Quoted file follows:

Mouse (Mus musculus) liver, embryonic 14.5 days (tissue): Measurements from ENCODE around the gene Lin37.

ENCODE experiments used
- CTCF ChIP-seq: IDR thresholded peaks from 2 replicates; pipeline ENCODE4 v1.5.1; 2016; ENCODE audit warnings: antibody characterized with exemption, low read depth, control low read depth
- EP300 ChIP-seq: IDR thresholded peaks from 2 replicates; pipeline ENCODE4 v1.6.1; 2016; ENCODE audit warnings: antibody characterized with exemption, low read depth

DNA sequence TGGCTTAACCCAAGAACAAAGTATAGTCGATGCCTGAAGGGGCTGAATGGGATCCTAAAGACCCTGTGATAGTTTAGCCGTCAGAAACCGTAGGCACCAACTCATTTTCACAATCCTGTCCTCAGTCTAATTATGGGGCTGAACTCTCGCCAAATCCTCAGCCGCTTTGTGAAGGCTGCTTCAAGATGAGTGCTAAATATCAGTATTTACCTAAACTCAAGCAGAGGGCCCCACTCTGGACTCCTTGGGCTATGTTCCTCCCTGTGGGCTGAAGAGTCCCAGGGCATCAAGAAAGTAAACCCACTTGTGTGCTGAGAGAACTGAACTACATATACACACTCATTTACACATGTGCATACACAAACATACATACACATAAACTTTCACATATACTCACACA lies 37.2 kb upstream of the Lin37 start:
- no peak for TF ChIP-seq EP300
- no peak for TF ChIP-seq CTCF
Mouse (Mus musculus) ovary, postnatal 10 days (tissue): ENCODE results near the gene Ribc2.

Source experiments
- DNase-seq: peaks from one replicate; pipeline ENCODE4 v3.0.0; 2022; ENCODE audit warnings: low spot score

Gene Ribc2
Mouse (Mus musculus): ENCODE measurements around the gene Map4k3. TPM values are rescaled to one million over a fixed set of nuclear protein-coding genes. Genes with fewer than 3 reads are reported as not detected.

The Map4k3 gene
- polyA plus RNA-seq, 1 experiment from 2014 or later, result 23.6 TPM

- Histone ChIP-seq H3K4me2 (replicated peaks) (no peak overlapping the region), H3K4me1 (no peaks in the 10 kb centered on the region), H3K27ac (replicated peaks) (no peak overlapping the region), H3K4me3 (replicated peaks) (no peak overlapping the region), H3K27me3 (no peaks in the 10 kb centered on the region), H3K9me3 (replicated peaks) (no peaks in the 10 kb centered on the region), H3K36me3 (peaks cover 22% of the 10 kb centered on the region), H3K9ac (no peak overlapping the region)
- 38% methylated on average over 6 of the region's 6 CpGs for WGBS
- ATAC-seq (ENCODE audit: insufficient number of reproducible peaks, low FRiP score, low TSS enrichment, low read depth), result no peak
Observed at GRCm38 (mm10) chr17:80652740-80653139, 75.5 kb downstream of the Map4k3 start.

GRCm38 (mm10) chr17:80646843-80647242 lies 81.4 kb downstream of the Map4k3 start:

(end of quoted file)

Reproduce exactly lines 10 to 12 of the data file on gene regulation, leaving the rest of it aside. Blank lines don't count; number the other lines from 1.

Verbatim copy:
- DNase-seq: peaks from one replicate; pipeline ENCODE4 v3.0.0; 2022; ENCODE audit warnings: low spot score

Gene Ribc2
Mouse (Mus musculus): ENCODE measurements around the gene Map4k3. TPM values are rescaled to one million over a fixed set of nuclear protein-coding genes. Genes with fewer than 3 reads are reported as not detected.